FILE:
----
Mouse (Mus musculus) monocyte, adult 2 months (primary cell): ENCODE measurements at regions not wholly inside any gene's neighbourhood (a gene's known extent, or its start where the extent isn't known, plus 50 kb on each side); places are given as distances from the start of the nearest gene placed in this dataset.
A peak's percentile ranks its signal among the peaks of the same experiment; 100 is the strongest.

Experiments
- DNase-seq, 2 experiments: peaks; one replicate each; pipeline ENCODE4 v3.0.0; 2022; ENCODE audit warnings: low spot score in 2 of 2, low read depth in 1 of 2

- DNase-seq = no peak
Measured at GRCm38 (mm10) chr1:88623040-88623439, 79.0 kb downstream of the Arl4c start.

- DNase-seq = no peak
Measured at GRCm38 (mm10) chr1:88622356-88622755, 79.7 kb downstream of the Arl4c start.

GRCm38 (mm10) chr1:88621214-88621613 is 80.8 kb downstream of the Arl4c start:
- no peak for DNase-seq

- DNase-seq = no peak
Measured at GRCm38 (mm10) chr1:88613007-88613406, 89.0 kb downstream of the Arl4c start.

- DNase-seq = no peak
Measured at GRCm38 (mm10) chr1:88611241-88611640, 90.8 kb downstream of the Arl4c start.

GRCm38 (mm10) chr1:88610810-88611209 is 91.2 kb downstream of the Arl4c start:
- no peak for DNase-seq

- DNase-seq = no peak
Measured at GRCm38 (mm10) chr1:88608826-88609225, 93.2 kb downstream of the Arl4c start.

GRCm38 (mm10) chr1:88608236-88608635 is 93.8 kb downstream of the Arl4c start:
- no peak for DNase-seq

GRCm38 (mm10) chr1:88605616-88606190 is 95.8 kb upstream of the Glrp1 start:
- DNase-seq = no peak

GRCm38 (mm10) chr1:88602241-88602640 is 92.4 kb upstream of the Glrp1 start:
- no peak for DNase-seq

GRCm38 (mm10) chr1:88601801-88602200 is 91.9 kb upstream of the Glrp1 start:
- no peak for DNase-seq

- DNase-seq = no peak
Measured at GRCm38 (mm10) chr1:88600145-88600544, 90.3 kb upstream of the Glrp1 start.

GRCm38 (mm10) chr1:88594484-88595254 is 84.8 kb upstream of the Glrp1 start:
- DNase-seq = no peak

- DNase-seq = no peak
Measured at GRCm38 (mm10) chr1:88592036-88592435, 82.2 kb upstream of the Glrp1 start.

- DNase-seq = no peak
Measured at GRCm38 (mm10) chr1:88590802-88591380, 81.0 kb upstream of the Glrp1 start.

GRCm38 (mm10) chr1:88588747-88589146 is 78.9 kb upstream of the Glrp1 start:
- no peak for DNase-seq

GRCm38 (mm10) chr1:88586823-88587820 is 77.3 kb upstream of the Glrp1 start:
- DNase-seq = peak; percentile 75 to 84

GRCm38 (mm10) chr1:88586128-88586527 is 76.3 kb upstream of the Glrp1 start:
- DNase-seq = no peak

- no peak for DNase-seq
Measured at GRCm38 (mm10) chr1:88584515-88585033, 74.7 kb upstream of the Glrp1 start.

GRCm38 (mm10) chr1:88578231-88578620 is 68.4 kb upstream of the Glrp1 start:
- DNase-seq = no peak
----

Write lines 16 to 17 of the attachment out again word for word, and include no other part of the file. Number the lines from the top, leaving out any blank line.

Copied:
- no peak for DNase-seq

- DNase-seq = no peak